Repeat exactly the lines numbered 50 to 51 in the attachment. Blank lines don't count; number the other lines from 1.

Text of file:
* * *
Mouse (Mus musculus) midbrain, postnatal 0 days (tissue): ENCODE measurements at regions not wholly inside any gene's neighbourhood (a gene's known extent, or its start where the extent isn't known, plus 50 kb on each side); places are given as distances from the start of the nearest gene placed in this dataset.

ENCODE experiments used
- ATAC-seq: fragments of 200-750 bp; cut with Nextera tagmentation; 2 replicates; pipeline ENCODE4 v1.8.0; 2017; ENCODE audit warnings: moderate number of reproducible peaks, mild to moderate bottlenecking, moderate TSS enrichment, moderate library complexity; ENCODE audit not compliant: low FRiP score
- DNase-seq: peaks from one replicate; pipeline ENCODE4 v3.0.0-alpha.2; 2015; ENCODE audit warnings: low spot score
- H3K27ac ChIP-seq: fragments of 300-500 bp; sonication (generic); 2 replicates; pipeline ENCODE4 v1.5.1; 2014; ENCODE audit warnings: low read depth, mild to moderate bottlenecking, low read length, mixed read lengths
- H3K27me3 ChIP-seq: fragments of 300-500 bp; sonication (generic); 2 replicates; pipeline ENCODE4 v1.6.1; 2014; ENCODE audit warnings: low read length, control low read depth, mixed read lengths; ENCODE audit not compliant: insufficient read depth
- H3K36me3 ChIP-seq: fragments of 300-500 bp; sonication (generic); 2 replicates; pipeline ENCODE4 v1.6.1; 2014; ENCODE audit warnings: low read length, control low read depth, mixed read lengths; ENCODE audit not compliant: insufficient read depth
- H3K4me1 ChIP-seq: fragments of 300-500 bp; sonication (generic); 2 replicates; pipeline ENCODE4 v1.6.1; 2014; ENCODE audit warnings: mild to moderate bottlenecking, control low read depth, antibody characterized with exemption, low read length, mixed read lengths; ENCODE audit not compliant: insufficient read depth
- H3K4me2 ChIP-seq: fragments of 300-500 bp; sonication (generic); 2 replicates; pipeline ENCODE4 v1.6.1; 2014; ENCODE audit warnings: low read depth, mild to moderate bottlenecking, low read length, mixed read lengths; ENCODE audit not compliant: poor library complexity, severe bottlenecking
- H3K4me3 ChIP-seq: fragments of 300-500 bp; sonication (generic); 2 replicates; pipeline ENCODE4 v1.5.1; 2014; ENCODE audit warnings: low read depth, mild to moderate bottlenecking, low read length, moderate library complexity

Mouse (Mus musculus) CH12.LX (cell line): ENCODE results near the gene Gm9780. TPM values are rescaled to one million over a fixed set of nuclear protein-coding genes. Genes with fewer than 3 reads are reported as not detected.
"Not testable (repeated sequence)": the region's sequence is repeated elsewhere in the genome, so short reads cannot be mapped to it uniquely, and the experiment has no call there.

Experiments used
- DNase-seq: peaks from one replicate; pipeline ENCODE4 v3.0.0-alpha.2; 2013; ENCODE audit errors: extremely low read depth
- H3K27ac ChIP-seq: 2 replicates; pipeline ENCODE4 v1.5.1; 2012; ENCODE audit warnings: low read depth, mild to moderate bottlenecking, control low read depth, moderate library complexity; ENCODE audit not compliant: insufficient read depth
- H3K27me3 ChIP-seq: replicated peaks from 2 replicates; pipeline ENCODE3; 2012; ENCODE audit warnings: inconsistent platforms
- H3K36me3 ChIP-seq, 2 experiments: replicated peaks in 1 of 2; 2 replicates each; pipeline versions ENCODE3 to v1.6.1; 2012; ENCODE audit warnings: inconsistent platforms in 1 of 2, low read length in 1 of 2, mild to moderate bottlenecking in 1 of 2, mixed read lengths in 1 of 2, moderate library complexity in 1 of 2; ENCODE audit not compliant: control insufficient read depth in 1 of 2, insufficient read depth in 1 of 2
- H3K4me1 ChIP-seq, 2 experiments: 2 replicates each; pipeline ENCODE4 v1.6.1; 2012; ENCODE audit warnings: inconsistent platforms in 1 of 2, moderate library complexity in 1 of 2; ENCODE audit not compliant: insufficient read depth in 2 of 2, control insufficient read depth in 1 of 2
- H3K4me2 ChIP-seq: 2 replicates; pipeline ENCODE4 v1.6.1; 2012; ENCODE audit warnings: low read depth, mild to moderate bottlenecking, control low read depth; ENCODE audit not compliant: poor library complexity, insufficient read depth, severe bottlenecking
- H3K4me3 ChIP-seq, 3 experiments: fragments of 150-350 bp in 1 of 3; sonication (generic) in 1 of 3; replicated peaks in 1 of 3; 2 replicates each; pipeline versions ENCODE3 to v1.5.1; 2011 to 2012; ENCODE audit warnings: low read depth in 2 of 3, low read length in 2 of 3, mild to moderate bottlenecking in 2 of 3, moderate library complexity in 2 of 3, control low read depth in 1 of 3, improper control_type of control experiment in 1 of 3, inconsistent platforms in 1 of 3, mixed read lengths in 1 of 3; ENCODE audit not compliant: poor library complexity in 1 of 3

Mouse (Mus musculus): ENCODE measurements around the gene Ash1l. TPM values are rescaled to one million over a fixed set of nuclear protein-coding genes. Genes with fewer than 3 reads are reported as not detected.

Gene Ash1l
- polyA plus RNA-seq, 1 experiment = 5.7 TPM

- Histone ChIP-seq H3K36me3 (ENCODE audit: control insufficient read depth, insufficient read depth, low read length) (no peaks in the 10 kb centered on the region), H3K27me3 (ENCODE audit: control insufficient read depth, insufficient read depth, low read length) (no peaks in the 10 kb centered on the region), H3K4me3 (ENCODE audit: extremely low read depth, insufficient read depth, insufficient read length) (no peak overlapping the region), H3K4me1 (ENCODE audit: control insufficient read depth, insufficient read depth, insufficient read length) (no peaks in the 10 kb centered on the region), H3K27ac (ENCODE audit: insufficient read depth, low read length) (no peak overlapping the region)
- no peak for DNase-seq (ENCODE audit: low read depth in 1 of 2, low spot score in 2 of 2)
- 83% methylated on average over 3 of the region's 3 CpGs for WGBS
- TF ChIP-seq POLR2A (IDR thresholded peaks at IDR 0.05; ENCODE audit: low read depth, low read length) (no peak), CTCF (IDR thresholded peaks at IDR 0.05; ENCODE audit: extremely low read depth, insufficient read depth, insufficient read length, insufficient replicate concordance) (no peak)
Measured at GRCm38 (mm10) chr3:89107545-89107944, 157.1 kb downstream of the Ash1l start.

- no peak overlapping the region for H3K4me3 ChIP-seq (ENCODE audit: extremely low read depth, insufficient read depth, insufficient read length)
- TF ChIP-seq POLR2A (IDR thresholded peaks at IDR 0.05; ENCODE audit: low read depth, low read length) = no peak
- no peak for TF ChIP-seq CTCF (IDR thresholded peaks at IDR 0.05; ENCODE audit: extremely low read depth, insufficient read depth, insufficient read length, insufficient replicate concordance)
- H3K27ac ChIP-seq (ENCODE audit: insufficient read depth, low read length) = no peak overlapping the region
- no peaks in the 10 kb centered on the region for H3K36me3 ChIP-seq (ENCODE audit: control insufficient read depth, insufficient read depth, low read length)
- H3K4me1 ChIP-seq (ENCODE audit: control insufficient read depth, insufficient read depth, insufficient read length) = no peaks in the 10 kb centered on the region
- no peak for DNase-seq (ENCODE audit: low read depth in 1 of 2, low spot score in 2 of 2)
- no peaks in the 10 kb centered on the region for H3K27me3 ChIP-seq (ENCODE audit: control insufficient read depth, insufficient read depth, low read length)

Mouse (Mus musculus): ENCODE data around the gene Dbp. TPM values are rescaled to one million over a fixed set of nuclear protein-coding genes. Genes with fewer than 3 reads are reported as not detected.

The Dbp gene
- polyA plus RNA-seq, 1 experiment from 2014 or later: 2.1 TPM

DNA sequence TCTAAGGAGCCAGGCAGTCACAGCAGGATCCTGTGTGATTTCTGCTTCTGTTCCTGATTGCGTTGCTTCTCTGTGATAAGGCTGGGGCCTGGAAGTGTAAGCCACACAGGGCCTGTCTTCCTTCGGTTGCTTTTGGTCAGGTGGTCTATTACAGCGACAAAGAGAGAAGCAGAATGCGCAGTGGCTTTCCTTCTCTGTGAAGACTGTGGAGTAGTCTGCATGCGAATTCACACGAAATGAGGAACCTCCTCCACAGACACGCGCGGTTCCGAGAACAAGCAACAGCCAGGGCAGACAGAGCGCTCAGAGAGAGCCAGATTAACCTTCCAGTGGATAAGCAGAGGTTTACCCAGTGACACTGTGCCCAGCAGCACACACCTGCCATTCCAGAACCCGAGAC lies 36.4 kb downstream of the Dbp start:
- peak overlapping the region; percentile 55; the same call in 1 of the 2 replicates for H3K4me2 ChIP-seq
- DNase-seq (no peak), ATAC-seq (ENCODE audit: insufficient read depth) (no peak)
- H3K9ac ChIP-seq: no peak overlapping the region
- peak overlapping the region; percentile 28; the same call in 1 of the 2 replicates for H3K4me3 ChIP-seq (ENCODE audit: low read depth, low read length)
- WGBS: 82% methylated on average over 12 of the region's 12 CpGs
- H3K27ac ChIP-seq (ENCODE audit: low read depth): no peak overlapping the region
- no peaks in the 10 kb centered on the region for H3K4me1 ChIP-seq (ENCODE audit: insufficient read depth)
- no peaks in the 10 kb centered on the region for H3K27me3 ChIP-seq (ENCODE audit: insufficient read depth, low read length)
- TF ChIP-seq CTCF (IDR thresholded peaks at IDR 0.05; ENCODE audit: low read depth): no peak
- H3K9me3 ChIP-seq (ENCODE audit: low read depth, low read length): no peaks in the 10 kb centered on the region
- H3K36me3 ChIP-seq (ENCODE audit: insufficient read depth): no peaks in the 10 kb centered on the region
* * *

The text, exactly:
- H3K9me3 ChIP-seq (ENCODE audit: low read depth, low read length): no peaks in the 10 kb centered on the region
- H3K36me3 ChIP-seq (ENCODE audit: insufficient read depth): no peaks in the 10 kb centered on the region